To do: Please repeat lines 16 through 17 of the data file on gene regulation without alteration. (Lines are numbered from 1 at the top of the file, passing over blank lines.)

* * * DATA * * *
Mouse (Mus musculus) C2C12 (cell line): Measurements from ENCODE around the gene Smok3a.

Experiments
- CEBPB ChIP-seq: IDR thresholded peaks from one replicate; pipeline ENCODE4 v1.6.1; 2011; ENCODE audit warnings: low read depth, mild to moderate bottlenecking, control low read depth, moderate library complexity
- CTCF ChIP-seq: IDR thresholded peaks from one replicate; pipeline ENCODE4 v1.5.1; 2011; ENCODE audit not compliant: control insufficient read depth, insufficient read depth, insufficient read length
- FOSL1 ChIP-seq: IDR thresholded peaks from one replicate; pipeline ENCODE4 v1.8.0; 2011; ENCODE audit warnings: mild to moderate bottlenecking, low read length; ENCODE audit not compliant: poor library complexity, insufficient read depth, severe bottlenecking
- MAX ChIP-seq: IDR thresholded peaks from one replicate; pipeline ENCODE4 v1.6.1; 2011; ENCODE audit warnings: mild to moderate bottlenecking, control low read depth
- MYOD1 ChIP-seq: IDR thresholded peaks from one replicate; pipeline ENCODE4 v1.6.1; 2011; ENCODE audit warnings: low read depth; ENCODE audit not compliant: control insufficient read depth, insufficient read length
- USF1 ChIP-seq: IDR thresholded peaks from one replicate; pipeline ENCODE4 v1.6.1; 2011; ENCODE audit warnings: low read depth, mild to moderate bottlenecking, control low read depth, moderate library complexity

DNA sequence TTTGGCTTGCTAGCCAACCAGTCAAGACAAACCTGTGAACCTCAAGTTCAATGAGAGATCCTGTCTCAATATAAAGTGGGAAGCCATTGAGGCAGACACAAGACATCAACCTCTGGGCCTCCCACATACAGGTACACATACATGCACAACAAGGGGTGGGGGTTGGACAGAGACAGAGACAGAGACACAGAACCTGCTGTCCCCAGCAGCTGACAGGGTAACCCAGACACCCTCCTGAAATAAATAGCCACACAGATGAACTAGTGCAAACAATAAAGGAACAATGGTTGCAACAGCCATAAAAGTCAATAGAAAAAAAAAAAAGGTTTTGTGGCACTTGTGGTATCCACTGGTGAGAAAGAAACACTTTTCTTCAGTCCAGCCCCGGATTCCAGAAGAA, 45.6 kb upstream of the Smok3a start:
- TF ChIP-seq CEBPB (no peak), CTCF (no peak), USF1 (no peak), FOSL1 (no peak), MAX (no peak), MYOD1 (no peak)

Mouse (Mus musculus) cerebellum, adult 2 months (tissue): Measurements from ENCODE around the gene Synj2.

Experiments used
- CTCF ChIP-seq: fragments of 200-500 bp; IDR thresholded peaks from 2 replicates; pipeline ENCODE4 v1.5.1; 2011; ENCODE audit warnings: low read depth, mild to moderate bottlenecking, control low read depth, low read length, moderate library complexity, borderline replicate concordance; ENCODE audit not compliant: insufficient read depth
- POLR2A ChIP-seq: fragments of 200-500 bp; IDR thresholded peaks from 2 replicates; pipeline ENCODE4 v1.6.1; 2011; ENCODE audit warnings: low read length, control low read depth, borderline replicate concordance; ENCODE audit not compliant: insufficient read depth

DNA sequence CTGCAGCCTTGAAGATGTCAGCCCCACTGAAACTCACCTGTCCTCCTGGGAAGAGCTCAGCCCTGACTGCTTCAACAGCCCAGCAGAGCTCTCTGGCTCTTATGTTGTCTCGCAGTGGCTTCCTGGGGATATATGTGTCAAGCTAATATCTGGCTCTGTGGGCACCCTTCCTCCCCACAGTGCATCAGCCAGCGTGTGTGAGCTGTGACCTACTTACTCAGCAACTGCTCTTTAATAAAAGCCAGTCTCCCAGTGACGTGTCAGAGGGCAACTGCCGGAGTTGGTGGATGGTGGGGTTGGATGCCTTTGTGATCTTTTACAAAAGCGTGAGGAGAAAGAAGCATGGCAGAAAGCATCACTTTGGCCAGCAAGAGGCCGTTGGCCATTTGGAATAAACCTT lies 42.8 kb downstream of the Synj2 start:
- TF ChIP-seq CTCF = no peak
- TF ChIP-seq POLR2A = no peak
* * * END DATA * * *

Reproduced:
- TF ChIP-seq CTCF = no peak
- TF ChIP-seq POLR2A = no peak